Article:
The car left Hilton Paris just a few minutes earlier and was travelling at a very high speed to avoid the paparazzi that were chasing the car. We also informed the listeners that more news was coming in. As the first tape was being played after the news, I asked Milan to get me the one-liner news that were coming in thick and fast into the studio. There was really no time to get these news items to be written in Bangla for broadcast and that was the real challenge that I faced.

I took up the challenge and just broadcast the news in Bangla from these one-liners sent in English from the news-roomjust by looking at them. Milan was a great help as he continually brought the one-liner news and handed them over to me for broadcast in Bangla. By the time the programme ended, we did not receive the news of Princess Diana's tragic death. As we all know, she was taken to the Pitie- Selpetriere Hospital in Paris where she had undergone surgery but sadly the hospital announced her death at 4:00am Paris time on 31st August, 1997.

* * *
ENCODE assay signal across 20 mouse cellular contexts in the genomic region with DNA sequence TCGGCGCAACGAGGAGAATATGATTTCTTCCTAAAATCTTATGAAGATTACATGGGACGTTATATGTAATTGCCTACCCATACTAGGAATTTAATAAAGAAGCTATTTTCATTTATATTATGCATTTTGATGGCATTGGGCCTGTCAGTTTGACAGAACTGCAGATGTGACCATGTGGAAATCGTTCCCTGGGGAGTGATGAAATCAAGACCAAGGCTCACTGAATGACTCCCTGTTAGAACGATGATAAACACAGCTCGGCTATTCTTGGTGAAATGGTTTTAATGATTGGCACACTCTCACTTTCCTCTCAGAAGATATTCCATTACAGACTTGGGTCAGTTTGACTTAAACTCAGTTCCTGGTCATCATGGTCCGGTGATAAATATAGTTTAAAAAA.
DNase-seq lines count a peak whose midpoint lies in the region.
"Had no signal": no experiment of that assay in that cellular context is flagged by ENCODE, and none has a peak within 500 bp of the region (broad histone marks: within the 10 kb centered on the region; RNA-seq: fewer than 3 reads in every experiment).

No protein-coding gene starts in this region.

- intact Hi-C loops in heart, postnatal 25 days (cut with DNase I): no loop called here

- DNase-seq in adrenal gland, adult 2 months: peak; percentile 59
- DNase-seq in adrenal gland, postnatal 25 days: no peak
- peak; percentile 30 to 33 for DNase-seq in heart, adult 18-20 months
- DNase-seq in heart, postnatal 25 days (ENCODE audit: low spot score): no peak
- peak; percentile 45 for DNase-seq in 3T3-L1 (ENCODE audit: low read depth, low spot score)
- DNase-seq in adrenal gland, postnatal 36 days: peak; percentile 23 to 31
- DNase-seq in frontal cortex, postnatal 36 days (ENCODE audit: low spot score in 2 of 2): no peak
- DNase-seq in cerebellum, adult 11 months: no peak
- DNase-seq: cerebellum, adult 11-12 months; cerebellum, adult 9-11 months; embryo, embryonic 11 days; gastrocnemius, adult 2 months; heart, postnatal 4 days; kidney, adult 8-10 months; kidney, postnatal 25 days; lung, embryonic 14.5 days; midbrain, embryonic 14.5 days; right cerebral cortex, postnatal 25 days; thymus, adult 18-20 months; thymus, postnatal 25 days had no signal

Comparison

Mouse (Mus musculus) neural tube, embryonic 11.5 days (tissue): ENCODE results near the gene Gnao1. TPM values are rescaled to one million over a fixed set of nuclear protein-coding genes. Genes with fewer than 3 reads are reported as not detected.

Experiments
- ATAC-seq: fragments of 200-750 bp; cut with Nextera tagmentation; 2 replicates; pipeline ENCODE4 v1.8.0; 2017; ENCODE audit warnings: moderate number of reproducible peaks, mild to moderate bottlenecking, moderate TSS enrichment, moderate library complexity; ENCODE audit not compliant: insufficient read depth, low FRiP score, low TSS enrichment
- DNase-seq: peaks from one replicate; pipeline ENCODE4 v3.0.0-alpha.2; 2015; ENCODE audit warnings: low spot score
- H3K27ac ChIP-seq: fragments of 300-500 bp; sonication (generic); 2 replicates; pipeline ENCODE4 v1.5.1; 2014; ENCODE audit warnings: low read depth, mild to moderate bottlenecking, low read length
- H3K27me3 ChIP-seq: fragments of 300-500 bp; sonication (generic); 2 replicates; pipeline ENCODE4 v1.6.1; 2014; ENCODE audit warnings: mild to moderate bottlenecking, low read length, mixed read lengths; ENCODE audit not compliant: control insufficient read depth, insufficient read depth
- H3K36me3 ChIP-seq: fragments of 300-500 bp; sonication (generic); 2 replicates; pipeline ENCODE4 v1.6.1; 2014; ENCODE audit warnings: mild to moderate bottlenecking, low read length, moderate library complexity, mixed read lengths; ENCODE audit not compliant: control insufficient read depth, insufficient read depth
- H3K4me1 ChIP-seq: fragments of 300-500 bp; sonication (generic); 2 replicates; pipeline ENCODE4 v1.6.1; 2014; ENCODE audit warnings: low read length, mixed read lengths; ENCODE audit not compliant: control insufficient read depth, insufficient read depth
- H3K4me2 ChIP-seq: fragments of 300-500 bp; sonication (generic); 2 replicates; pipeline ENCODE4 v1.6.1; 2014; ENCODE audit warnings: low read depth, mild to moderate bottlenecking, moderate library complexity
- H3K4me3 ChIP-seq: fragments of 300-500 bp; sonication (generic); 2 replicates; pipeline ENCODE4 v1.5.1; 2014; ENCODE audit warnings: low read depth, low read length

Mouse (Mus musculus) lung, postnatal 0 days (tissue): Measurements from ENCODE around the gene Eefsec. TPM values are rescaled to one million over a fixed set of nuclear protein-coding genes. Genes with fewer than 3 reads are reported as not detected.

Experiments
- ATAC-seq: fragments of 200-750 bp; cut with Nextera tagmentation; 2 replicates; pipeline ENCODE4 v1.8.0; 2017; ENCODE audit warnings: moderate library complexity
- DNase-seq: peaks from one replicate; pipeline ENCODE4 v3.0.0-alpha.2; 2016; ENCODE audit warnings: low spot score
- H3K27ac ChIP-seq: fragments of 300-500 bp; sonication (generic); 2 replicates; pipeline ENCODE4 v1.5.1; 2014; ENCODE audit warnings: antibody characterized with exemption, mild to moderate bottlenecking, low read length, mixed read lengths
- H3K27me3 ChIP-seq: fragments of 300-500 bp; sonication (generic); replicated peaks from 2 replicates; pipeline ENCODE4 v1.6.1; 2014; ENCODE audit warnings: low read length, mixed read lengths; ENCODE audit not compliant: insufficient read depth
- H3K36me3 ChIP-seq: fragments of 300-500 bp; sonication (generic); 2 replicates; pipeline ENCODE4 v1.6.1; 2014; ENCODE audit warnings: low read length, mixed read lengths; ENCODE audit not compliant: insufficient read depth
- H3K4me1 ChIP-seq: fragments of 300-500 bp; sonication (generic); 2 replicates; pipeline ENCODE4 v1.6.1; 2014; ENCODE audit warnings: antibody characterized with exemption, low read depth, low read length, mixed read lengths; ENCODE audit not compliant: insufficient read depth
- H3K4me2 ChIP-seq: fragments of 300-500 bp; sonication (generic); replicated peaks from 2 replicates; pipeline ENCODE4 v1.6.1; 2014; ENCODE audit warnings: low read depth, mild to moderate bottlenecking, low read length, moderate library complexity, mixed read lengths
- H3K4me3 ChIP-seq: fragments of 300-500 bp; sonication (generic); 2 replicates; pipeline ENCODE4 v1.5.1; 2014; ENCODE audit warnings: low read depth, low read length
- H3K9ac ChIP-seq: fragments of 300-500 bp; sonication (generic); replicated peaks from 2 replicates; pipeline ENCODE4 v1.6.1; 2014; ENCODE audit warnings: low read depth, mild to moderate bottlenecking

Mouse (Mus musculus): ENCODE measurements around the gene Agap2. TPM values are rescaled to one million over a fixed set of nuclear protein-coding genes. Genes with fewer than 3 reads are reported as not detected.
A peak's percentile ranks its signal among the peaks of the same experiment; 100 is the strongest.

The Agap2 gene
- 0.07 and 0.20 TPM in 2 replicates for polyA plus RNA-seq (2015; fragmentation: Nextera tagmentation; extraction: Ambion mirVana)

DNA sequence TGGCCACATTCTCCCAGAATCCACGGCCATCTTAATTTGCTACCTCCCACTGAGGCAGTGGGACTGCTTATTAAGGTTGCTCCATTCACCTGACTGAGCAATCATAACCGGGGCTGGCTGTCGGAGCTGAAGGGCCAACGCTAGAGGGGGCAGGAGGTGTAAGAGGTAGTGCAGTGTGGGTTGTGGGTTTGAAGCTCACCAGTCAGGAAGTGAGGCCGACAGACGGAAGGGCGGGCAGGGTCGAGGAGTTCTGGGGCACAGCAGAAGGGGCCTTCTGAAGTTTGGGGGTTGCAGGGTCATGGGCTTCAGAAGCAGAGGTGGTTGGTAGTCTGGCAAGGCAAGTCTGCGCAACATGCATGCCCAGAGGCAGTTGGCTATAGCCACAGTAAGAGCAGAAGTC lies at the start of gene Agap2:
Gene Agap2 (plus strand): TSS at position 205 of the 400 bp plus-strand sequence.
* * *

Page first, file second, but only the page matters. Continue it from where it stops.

Tony Blair had won a historic victory only a few months back and became the Prime Minister. He was informed about the Princess's death and so was the Royal family who were at Balmoral, Scotland at the time. Blair, in his statement, hailed Diana as the People's Princess and was in constant touch with the Queen. Prince Charles informed his two sons, Princes William and Harry, 15 and 12 respectively at the time, of their mother's death.

Prince Charles, whose divorce from the Princess was finalised in August, 1996, flew to Paris with her two sisters Lady Sarah McCorquodale and Lady Jane Fellowes to bring Diana's body to London. When they reached the hospital where the 36-year-old Princess's body lay, they were met by French President Jacques Chirac and his wife Bernadette.